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Labcyte Introduces Reservoir Plate for Echo 525 Liquid Handler

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Labcyte Inc. has announced expanded capabilities for the Echo® 525 liquid handler with the introduction of the Echo qualified reservoir, a liquid handler source plate designed to enable convenient assay assembly and efficient large volume reagent transfers.

The reservoir enables scientists performing genomic, proteomic and cell-based assays to reduce the use of costly reagents while achieving rapid fluid transfers.

The Echo 525 liquid handler utilizes ultrasound acoustic droplet ejection (ADE) technology to rapidly transfer liquids between microplates in nanoliter increments. Without using pins or tips, the Echo 525 liquid handler can precisely and accurately dispense 25 nanoliters per droplet, enabling assay miniaturization and improving data quality. The system requires no user calibration as it adjusts the transfer parameters for each well based on the acoustic analysis of the fluid to be transferred.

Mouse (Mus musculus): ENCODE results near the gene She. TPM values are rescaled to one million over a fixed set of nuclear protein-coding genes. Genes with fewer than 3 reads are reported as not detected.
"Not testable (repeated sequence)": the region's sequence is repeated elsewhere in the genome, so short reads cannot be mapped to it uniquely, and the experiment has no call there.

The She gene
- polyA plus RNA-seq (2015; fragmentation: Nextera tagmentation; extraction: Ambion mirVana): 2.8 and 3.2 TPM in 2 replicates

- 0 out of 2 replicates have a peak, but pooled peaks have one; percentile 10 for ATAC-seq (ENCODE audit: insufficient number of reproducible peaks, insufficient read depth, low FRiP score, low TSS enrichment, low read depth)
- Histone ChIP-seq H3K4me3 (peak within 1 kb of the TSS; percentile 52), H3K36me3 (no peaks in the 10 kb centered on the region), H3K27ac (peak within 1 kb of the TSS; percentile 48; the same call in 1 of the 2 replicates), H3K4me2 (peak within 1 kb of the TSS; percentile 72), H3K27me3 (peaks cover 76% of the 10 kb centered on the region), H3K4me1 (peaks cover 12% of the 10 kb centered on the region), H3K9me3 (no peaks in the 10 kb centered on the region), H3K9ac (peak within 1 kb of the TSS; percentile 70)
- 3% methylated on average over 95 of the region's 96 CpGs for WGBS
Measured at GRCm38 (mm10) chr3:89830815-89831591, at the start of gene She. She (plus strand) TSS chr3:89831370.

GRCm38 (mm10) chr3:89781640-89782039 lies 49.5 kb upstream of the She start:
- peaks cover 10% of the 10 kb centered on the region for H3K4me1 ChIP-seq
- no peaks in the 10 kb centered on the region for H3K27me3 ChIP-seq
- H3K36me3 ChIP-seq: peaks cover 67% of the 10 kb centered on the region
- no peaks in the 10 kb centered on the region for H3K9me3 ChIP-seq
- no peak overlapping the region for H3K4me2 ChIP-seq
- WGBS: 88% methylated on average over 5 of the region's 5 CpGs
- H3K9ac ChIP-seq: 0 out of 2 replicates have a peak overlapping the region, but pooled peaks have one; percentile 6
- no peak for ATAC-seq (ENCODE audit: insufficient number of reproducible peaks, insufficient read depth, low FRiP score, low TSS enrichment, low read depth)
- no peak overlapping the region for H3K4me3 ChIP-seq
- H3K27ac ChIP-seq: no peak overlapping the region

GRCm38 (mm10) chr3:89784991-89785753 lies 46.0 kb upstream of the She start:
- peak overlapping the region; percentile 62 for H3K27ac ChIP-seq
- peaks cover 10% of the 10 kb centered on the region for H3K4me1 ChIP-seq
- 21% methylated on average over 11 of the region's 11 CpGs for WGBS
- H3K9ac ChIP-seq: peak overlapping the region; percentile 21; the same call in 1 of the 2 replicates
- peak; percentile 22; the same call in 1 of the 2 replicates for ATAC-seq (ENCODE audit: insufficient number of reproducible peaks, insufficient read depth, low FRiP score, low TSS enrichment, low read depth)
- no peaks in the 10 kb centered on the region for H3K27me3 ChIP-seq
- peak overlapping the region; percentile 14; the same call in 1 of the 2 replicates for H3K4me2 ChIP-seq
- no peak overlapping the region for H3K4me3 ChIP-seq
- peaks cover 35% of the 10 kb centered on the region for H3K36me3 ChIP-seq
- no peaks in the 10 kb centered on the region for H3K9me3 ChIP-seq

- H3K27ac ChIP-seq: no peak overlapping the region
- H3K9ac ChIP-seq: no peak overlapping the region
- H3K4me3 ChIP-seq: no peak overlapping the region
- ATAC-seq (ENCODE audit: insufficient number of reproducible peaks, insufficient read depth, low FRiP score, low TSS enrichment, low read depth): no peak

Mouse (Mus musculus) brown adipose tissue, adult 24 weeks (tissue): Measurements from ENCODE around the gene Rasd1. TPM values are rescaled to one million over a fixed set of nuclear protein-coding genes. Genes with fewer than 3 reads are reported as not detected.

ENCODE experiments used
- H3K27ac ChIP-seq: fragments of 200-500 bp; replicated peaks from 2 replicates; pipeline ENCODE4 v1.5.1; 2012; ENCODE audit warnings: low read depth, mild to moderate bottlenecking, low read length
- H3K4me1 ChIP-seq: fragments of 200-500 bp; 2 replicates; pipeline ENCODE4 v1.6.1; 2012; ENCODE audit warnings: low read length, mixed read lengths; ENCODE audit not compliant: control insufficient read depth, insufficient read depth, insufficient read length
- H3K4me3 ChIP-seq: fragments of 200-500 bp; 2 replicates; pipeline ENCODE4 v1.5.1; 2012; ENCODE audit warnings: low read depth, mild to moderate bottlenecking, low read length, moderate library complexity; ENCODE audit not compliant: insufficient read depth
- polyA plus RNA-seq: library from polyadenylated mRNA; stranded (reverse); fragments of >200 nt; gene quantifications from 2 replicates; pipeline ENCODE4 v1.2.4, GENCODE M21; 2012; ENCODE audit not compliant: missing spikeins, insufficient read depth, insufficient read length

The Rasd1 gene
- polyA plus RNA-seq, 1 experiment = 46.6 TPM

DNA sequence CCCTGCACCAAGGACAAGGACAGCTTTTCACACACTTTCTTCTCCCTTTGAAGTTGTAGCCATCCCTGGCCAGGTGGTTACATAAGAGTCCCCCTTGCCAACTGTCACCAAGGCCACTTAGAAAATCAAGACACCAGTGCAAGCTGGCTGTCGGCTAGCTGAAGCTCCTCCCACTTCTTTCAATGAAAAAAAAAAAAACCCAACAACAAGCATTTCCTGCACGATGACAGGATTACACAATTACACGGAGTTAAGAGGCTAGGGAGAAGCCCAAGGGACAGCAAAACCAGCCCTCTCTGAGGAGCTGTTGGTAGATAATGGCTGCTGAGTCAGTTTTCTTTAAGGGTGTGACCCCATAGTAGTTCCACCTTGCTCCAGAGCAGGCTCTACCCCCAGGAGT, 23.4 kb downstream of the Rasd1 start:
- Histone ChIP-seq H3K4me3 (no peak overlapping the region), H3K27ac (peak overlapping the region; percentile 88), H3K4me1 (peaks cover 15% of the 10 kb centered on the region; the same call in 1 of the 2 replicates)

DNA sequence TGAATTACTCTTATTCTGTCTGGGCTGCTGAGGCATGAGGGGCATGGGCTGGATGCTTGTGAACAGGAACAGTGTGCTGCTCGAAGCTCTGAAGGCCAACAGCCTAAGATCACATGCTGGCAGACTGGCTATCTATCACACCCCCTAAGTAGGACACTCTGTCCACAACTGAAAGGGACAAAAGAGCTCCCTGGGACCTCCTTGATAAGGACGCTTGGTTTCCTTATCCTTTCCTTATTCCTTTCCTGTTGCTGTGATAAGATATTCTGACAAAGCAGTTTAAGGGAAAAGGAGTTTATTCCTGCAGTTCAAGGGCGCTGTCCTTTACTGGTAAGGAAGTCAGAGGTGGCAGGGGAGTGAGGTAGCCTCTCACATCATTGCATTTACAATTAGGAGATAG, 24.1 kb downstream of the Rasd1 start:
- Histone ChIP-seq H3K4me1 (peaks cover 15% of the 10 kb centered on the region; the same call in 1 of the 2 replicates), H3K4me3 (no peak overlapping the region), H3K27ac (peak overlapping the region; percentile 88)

The Echo qualified reservoir is specifically designed for the Echo 525 liquid handler to improve the efficiency when transferring a single fluid to many wells in a destination plate. The product’s 6-well design enables the transfer of over 15 milliliters from a single plate. The working volume for each chamber is 2.6 mL and each chamber can contain a different fluid, making assay assembly more flexible.

“The Echo 525 liquid handler with the Echo qualified reservoir makes it simpler to dispense reagents and assemble assays for genomics, drug discovery and other applications,” said Mark Fischer-Colbrie, President and CEO of Labcyte Inc.

Fischer-Colbrie continued, “The ability to transfer fluids in nanoliter increments with speed and precision, and without the problems associated with tips, makes the Echo liquid handler a great fit for many life science applications. Our systems are enabling a variety of users to create workflows that use less reagent and sample and reduce costs while improving data quality. The result is that new drugs are being discovered, approved drugs are being re-purposed for other conditions, and other advances are being made in genomics and proteomics.”